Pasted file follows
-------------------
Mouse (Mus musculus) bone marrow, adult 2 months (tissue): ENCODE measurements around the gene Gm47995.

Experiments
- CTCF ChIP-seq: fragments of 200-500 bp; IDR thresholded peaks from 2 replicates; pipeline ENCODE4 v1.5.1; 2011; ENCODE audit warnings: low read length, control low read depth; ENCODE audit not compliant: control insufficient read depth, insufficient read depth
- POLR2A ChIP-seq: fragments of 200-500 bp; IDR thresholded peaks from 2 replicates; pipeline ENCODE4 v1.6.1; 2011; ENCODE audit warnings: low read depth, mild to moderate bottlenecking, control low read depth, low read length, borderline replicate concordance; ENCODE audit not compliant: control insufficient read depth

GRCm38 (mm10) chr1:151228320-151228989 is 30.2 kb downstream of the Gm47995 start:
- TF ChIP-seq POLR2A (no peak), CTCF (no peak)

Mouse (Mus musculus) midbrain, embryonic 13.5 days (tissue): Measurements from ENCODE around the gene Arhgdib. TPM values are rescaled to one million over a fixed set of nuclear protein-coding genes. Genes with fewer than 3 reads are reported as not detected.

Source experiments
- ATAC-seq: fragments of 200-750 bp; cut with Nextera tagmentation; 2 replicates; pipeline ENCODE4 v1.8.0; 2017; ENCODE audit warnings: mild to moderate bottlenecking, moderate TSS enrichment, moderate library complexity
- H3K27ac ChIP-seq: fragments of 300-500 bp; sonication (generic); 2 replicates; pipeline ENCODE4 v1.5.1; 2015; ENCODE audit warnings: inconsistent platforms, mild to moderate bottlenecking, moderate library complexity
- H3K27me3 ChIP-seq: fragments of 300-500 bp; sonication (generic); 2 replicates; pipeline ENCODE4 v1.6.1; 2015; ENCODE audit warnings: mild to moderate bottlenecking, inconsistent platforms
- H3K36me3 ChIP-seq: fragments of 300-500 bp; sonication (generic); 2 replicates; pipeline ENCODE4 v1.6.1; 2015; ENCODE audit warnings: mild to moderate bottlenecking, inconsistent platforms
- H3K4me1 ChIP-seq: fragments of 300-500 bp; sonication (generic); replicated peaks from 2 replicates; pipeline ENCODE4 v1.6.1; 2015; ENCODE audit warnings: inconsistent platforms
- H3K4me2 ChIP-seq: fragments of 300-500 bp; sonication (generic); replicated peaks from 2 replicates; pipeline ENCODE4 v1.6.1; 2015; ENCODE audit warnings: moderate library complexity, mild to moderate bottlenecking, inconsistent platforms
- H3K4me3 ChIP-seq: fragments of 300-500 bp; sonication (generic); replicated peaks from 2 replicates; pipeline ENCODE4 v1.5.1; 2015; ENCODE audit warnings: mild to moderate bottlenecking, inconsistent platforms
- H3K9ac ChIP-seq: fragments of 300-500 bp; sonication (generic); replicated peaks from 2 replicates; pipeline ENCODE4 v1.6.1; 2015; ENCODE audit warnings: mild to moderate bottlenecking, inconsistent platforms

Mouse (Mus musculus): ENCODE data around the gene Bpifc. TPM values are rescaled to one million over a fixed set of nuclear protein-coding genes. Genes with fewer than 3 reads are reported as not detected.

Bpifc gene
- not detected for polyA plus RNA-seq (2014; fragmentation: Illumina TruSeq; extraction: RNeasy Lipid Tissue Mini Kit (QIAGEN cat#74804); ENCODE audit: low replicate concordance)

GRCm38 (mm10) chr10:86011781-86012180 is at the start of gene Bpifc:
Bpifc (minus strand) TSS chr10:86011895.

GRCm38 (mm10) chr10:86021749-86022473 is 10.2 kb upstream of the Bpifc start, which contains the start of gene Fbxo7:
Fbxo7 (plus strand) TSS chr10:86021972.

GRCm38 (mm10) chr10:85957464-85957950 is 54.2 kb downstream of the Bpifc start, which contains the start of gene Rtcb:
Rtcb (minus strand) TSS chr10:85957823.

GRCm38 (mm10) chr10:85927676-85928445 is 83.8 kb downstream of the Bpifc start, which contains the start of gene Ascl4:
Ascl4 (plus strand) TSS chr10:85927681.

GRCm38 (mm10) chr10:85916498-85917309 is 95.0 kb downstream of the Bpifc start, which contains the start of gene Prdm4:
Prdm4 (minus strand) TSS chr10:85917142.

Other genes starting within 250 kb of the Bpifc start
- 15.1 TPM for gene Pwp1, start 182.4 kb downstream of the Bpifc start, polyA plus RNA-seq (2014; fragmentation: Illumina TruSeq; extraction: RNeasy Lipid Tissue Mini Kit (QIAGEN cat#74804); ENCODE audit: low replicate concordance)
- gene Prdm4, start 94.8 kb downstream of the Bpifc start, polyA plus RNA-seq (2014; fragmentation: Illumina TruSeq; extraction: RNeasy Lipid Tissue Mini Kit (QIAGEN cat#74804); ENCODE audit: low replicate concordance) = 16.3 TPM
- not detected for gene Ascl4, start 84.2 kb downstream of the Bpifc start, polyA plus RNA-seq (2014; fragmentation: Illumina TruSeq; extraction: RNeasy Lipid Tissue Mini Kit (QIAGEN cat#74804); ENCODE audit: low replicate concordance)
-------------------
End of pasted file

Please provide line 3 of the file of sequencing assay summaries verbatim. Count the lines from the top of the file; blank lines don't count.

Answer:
- CTCF ChIP-seq: fragments of 200-500 bp; IDR thresholded peaks from 2 replicates; pipeline ENCODE4 v1.5.1; 2011; ENCODE audit warnings: low read length, control low read depth; ENCODE audit not compliant: control insufficient read depth, insufficient read depth